Tag Archives: object

Theatre Pre-Performance Ritual for RENT

Main Piece

“[This ritual] is very common: the whole team tapping a sign before a game. In RENT, we have a plaque hand-carved by Jonathan Larson’s uncle that he carved when he died that his sister gave us. She came in and talked to our cast, and her and his college roommates gave us this plaque for the duration of our show. And it’s this big hand-carved plaque that says “Thank you, Jonathan Larson” on it. It’s hung up backstage, and after our group circle, we all have to go up to it one by one [before every performance] and like, place our hands on it and thank him before we go onstage to perform…Really simple, but we all do it and constantly remind each other of it and it’s really important to our cast.

Some of us like, if we’re feeling especially emotional, will literally sit in front of it and cry. I’m so serious, I’ve done that, ’cause Jonathan Larson is really important to me.”


Informant Interpretation: Informant related ritual to common sports team rituals of tapping a specific sign for luck or protection before a game. They also mentioned that the pre-RENT performance tapping of the sign was a means of “community building” and enabled cast members to “ground themselves” and “remind themselves about why they’re doing this piece of art.”

Personal Interpretation: This is clearly an important tradition to the informant and their cast, furthered by the subject matter of RENT (queer people living in NYC during the HIV/AIDS crisis) and fact that its creator, Jonathan Larson, died one day before the musical’s original opening in 1996. The sign is a physicalized reminder of the humanity and weight the show carries, and gives the cast members a material way to remember the real people it’s grounded in before going onstage. To me, it sounds like tapping this sign is a ritualized remembrance of the responsibility to tell and represent an important, nuanced story to the audience, and for the cast to honor the people around them–cast, crew, relatives, friends, and more–as well as the source of the art they’re bringing into the light.


Informant is a 21 year old college student studying theatre at USC. The performance of RENT mentioned happened this semester, with rehearsals running January-April and performances in April. It was put on by the USC School of Dramatic Arts–informant performed in the ensemble for all performances. Informant is mixed race (white and Pacific Islander), and identifies as queer and fem-presenting.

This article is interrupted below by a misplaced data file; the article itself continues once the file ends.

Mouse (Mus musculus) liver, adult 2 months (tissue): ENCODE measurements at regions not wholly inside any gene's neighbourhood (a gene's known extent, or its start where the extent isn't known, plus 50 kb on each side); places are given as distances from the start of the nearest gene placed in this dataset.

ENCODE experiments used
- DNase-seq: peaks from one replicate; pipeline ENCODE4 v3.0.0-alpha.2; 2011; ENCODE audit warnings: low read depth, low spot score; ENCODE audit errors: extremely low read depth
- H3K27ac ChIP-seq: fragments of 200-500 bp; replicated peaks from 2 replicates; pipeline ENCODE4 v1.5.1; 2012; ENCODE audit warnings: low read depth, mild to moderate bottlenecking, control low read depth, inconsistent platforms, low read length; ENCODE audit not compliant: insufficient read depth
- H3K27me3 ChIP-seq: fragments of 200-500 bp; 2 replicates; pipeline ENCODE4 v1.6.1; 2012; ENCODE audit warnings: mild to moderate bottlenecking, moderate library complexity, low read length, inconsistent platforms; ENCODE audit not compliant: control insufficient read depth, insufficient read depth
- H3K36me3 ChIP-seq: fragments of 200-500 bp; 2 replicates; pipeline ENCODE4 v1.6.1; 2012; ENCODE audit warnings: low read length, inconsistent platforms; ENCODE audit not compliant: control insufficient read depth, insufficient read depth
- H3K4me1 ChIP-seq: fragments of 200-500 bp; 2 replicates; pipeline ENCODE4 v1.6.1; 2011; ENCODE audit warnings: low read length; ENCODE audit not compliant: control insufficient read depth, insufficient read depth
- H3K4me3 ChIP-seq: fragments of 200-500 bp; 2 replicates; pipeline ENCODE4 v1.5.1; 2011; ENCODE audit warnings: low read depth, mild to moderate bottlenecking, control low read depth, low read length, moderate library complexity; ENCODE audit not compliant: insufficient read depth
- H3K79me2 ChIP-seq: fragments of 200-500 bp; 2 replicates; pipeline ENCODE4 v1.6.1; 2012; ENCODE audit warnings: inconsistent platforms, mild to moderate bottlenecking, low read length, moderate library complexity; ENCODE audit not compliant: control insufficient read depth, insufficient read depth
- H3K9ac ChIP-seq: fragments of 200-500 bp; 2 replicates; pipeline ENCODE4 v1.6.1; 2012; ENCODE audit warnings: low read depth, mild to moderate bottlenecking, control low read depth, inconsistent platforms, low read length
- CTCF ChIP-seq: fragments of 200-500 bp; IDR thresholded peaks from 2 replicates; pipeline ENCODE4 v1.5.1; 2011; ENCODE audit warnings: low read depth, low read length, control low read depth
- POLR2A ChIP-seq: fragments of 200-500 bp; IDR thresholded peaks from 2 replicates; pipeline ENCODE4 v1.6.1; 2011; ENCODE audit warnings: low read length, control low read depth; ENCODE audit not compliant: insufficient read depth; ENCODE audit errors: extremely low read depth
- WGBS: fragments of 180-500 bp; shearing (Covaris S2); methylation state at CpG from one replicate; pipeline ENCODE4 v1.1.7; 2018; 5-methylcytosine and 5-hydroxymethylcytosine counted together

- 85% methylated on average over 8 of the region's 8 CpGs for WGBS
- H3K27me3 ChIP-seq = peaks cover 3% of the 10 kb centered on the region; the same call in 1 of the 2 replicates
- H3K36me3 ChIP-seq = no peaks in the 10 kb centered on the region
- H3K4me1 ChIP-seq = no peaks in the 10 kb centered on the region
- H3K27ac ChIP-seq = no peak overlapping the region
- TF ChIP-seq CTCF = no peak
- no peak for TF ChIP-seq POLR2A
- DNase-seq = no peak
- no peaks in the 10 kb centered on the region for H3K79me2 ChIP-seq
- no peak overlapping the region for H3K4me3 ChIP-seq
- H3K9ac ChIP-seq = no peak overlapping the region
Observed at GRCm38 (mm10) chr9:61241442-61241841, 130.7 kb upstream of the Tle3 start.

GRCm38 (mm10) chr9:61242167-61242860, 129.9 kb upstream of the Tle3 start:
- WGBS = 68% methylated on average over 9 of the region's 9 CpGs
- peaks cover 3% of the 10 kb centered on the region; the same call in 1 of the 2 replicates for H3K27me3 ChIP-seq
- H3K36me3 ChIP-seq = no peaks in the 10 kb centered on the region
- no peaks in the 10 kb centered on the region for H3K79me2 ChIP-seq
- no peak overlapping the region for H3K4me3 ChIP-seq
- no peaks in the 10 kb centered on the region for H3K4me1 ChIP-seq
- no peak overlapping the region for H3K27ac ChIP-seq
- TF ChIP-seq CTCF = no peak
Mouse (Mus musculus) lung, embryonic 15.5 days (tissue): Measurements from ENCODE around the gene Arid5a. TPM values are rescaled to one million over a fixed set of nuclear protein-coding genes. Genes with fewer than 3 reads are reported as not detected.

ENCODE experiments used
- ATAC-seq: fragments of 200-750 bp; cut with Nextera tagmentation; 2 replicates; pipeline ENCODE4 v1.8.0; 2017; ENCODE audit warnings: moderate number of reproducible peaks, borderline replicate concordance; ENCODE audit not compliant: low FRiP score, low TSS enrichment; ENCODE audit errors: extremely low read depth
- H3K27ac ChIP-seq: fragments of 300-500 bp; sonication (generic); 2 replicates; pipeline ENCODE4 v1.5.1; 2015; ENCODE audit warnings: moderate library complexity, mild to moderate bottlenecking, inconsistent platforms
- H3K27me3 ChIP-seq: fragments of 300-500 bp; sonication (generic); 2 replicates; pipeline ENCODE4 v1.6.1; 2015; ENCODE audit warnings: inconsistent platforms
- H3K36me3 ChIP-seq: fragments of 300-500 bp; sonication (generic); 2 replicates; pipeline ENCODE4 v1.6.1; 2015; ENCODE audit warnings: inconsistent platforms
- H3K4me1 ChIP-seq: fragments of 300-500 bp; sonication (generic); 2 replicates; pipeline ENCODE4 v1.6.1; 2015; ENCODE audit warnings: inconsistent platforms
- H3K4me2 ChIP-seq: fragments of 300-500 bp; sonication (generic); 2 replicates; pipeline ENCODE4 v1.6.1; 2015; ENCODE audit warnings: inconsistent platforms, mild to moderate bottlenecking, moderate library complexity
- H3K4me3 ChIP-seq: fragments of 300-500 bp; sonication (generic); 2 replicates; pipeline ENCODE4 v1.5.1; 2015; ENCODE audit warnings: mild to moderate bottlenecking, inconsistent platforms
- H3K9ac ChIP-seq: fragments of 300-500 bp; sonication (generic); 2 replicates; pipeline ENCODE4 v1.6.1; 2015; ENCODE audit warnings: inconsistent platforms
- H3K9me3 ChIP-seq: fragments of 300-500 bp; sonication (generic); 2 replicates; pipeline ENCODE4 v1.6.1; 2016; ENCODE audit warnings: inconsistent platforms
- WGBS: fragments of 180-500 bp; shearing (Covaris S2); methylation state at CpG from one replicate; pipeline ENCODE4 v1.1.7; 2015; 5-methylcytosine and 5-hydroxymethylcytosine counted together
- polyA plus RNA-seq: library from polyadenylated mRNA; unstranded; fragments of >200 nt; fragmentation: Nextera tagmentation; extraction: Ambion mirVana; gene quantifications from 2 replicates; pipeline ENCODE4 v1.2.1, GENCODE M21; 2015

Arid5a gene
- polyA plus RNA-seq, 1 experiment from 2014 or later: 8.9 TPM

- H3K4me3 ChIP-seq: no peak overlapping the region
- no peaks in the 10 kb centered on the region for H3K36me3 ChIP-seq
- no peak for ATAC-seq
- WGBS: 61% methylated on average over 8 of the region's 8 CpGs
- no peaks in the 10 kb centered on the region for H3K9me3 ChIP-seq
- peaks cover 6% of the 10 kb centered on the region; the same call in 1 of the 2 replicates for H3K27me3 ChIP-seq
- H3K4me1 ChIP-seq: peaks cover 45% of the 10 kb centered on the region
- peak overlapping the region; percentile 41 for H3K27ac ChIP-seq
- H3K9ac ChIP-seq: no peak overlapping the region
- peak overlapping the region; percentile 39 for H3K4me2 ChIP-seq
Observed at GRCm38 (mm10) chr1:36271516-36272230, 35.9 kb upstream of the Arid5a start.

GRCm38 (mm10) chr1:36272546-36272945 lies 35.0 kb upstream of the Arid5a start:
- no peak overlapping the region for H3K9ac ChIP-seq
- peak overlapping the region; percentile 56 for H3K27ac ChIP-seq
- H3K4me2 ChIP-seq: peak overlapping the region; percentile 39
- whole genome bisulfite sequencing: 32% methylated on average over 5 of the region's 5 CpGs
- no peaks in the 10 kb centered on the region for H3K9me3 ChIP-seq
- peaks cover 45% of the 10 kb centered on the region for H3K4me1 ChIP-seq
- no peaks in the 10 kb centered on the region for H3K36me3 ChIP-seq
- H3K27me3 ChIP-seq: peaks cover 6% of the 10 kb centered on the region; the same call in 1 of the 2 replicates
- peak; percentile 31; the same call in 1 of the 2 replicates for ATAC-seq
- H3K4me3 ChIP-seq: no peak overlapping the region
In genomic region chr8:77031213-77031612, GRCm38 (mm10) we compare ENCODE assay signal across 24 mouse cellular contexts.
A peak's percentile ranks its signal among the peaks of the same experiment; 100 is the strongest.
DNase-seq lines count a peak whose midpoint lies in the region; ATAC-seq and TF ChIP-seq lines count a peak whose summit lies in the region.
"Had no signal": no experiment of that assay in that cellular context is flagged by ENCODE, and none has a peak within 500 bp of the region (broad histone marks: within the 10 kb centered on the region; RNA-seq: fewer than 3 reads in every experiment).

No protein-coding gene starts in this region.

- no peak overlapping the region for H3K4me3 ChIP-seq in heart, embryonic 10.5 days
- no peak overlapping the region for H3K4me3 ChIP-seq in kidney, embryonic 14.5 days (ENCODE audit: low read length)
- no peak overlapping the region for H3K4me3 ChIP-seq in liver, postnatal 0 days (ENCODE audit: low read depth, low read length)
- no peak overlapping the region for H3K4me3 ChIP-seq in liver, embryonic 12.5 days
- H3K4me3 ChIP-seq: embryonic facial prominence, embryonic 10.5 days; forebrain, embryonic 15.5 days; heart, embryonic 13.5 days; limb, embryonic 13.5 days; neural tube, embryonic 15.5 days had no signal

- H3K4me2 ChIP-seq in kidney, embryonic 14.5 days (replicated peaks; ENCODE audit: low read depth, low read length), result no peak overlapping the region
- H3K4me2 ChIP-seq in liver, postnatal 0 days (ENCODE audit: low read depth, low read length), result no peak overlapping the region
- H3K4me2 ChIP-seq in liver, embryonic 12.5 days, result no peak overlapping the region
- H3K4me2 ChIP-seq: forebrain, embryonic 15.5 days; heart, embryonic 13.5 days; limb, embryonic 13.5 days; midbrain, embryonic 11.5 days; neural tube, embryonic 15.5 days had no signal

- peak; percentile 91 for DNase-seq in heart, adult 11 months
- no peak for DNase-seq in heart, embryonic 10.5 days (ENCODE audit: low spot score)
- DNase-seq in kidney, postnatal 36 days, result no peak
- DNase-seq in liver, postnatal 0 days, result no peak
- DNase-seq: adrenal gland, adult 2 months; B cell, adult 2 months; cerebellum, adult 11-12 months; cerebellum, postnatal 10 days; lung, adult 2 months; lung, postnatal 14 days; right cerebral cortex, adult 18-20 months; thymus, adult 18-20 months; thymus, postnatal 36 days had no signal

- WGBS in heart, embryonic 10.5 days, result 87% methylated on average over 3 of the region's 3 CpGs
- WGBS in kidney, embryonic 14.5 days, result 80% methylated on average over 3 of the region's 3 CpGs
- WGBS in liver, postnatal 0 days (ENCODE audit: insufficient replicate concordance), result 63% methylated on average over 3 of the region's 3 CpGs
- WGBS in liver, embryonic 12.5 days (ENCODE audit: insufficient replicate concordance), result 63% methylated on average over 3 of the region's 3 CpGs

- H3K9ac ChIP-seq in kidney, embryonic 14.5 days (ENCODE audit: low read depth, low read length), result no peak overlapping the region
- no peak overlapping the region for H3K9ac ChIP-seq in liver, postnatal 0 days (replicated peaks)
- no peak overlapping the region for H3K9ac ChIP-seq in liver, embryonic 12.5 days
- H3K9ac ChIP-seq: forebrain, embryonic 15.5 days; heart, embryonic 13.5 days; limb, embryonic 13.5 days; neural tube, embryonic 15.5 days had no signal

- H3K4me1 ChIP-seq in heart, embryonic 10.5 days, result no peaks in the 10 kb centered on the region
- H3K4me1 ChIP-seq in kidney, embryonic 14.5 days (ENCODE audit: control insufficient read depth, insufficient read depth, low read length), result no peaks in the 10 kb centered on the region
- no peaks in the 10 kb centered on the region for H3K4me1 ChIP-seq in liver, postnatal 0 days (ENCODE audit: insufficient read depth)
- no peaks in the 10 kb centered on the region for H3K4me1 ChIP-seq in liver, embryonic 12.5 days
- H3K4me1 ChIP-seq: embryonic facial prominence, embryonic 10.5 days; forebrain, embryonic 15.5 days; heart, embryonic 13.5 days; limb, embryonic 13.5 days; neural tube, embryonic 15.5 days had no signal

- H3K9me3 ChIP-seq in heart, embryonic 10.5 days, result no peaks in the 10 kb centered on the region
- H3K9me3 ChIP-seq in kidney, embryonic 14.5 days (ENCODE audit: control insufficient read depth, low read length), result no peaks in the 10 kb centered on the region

Thanksgiving Ornaments

The informant is a student in university who has spent the entirety of his life in the United States, starting various different traditions that she has the ability to experience due to family members building upon their values.


On Thanksgiving, the United States’ annual national holiday, the informant, her family and extended members join together to “share [their] love with one another by bringing [their] Christmas earlier in the year.” The ceremony that takes place accompanying the traditional Thanksgiving feast and activities includes the “exchange of an ornament on Thanksgiving because we often won’t be able to be together during Christmas but we get to carry a reminder of them on the tree.” This is typically done “after the meal ends, giving each other the ornaments, symbolic of our love on Christmas eve and day, is mainly for the extended family members who we don’t get to see on the most chaotic days of the year”.


The informant states that this tradition has existed in her family since “[her] brother was 5 so that was 13 years ago” and was a very important ceremony that played a “unique part of Thanksgiving day” as it was “more symbolic than the turkey was to [them]”. She had also expressed that these ornaments were usually personalized according to each family member and their interests, specifically over the course of that year. Examples of this in her family exist through an ornament that she received years ago that was “Nemo themed because it was my favourite movie as a child” and that resonated with the rest of the family as they put it on their tree for that Christmas season. Ornament ceremonies had a certain dynamic and were typically done between specific individuals most of the years with an exchange of “the older generations giving the younger generations personalised ones” and the entire family giving the elders “a collective personalised one” from their descendants. This can be seen through her family giving their grandfather a wooden ornament because of their “family memories and love for nature.” She summarises her experience with the ceremony as a “matter of how we can share our love with unfortunately not being able to be in the same space as each other” on Christmas day.


This unique ceremony being done during Thanksgiving presents a different approach to the traditional holiday by implementing the effects of the religious/community holiday of Christmas together. The mix of holidays in a familial setting embraces and highlights the true impact of these holidays on the informant and her family, placing her family in an important position in their lives. Although it is not a generational tradition that has existed for decades, it emphasises the significance of this tradition to the informant herself and her siblings. The personalisation of the ornaments presents the beginning of a narrative of sorts as she is able to collect the personalised ornaments she has received over the years to show the growth in her persona and values as a human. Besides this allowing the family to celebrate the family essence that they do not have on Christmas with the ornaments received on Thanksgiving, it also supports the ideology of feeling extreme gratitude on Thanksgiving. Spreading the “love and family joy” all year round as they prepare for the year ahead of them, with the ornaments piling up over the years symbolizes the impacts of implementing this ceremony onto Thanksgiving. It allows the informant to have grown up feeling connected to her extended family which is evident in the manner she has expressed the importance of family in her life, missing the ones who are not there for Christmas Eve.